Nairobi. Kenya. December 13th, 2009
|Name||Zion Assembly Church of God|
|Aim||Children’s Rights Sensitizing and Sustainable Feeding Program|
|Staff||12 people were assisting us|
|People reached||about 200 children attented the event|
|Contact||Pastor Michael Alanya|
|Donation||4,000 KES (53 USD)|
It seems like a miracle to me that there are 200 children waiting for us as we arrive in the church near Soweto, Nairobi. The minister and his wife, and all the other church members involved have done a great job that fills our hearts with gratitude. Without any form of bureaucracy they had managed to gather all those kids in the church, and were entertaining them until our somewhat delayed arrival.
I have paid for a simple meal of beans and rice, and they like it. They had worked very efficiently. Willys and I also have a bite and it is delicious indeed.
Some of the small children have to go home earlier, because it is dangerous for them to travel after sunset. So we start the movie straight away and, like the last time, it is a big success. We pause the movie after about twenty minutes to do the sensitizing role play. I put on my sunglasses and wrap myself in Willys’ graduation gown to look like the mean abusive uncle I impersonate. I tell the kid she is a liar – and “slap” her (I jam the microphone against my thighs); I tell her she is lazy – and hit her again. Then I leave and come back drunk, harassing the child because she just stands in the way. There is a witness, and she tells her story to the relevant authorities. After we have shown the official procedure I am arrested and thrown in the corner. Big applause. The awareness program seems to be a success.
|Not from rice alone…|
We continue the movie, and as daylight slowly dims, the concentration raised and many a child was laughing about the funny creatures on the screen. We could not finish the movie for safety reasons: the children have to be home before darkness. Everybody has a great time and we see the children off as they are taken home in a packed matatu. By that time, I have shaken close to a hundred hands.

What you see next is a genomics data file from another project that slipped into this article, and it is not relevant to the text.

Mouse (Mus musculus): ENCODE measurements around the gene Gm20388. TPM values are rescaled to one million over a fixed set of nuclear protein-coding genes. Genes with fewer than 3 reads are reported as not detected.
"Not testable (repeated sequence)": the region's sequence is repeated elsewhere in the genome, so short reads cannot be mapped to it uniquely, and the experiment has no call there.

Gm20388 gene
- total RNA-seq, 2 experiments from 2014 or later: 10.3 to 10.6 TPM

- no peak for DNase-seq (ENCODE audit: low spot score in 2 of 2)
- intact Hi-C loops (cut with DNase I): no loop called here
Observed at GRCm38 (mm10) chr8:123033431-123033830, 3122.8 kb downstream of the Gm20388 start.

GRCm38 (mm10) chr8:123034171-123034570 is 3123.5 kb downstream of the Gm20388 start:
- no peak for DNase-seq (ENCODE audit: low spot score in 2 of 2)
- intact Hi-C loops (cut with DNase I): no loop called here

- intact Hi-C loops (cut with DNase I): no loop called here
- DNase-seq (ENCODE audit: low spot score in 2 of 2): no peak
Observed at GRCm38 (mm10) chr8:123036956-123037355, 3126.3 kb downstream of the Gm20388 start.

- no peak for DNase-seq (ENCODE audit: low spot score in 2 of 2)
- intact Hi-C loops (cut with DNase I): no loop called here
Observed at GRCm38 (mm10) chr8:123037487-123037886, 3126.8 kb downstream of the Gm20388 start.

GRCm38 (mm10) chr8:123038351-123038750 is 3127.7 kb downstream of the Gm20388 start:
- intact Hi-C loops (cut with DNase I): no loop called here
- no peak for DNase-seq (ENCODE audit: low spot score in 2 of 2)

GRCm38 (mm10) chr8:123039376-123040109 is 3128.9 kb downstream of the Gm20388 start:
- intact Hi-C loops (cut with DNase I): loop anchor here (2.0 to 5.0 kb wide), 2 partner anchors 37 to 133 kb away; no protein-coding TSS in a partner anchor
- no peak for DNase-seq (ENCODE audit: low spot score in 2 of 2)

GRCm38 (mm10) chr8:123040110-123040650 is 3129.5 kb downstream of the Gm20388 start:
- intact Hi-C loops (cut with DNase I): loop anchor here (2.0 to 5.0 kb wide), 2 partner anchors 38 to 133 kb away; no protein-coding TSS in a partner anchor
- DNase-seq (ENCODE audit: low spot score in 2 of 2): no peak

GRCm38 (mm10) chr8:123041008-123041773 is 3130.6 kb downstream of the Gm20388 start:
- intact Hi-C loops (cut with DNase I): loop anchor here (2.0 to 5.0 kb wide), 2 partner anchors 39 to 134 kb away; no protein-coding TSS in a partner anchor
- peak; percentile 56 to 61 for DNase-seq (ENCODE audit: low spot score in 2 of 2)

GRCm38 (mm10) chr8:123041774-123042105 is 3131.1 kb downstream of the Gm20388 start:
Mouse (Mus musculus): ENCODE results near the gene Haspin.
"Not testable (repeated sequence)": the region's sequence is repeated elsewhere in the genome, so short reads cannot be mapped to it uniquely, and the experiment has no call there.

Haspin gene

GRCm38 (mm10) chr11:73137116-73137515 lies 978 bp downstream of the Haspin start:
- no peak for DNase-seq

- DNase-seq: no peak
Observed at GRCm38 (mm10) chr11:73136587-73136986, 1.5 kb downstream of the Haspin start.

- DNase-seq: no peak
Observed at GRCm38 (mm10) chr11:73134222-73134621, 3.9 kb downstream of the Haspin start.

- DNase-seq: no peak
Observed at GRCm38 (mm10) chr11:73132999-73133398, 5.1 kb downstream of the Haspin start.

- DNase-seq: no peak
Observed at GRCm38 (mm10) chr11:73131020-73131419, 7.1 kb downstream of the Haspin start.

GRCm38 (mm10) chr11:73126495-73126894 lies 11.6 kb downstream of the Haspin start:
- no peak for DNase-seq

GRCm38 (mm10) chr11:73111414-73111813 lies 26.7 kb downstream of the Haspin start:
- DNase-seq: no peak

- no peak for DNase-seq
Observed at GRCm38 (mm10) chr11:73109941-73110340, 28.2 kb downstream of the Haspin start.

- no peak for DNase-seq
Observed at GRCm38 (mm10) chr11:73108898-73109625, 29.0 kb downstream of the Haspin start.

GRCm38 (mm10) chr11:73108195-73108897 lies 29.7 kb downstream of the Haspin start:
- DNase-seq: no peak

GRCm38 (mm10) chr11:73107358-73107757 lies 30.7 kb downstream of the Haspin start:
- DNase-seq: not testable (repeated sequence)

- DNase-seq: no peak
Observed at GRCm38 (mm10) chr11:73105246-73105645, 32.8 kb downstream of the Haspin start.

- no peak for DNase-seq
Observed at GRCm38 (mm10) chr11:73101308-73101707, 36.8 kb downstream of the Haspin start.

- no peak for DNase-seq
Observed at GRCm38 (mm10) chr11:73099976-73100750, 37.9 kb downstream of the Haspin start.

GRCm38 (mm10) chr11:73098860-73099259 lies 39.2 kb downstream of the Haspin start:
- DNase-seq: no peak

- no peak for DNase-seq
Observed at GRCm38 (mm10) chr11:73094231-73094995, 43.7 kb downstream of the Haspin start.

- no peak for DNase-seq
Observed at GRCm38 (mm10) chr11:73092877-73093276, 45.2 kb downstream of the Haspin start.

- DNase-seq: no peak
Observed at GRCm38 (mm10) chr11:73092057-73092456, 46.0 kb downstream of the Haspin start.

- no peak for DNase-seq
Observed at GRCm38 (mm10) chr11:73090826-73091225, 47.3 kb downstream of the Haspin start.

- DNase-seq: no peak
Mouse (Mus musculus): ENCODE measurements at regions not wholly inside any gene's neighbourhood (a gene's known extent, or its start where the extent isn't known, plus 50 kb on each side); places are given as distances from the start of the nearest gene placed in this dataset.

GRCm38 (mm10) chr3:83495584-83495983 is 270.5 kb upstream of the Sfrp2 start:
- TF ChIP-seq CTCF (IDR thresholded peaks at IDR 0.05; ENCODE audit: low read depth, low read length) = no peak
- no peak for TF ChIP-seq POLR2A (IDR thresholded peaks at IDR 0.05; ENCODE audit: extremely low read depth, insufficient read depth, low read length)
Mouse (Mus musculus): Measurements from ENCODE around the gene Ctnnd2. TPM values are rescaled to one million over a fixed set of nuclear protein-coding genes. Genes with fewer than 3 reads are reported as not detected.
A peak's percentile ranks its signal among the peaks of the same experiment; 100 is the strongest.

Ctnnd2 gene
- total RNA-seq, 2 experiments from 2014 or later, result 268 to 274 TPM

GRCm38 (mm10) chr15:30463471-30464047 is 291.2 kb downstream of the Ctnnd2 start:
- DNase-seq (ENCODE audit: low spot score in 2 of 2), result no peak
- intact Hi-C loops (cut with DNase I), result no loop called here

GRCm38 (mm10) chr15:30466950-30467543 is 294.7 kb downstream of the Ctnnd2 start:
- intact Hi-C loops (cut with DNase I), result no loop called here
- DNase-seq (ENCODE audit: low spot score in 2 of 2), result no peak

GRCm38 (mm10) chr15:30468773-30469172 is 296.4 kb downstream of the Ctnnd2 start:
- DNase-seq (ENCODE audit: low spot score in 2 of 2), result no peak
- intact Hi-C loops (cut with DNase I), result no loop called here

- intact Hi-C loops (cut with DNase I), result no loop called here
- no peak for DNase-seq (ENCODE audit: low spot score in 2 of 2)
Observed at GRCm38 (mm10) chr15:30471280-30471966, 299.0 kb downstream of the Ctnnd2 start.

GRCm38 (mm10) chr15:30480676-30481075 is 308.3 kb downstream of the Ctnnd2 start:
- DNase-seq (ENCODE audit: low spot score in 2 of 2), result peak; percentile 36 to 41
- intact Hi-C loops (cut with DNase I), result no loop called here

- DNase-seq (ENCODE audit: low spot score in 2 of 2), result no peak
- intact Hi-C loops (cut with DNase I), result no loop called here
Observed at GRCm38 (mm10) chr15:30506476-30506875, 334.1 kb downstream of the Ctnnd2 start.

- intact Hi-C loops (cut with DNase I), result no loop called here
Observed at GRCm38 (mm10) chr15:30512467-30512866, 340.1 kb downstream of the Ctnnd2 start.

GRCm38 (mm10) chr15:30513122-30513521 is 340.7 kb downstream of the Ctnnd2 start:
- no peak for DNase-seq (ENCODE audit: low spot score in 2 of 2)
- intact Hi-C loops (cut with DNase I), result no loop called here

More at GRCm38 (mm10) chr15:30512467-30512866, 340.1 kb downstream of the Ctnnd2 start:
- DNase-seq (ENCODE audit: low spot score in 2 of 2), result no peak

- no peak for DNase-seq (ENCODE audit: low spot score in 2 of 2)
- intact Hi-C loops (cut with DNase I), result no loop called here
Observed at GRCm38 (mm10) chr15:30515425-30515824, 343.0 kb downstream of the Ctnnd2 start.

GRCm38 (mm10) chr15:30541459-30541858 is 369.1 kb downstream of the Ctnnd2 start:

I have a dream. If 52 travelers do this each year, it will be a sustainable weekly event, something for the children to live up to, and something that leaves a lasting impression on their souls.
|Kamiel plays a bad uncle|
Vision for the lost souls, Nairobi
|Name||Vision for the lost souls ministries, Ciangombé, Nairobi, Kenya|
|Aim||to offer a perspective to the children in the Ciangombé slum|
|People reached||83 pupils learn in the school, 20 are resident and 28 live in an associated shelter; 187 children attend our sensitizing session
50,000 people live in the community
PO Box 283-00300
|Donation||17,000 KES (225 USD)|
Duncan Ndegwa’s mission is to offer a perspective to the children in the Ciangombé slum of Nairobi. Every morning he brings 28 children to the school here using an old van. He sold he fancy car last year to finance the project.
For sustainable funding, this school is dependent on the contributions of church members, parents, and the proceedings from his own concerts as a gospel musician.
Duncan is glad to show me around the compound, pointing out the urgent needs and the work that has already been done. We walk over the wet muddy ground and I smile at the many children cheering at me “how are you?” I follow Duncan and ask some questions as we go along.
The compound consists of the orphanage called “208 Children Care”. Currently there are 28 children resident. The actual school is called “Deys Junior Academy”. They have recently purchased a plot for a new building to accommodate orphans, but are waiting for the funding to erect it (about 10,000 USD). Currently, orphans live in the families of church members, but it is a burden for those families and they aren’t able to accommodate them in the long run. The same applies to a classroom, that has to be plastered and furnitured (500 USD).
My budget doesn’t allow me to give substantial support for the housing issue, but I offer to buy some sets of schoolbooks because in some classes they are simply lacking. This will be my prime donation to the school.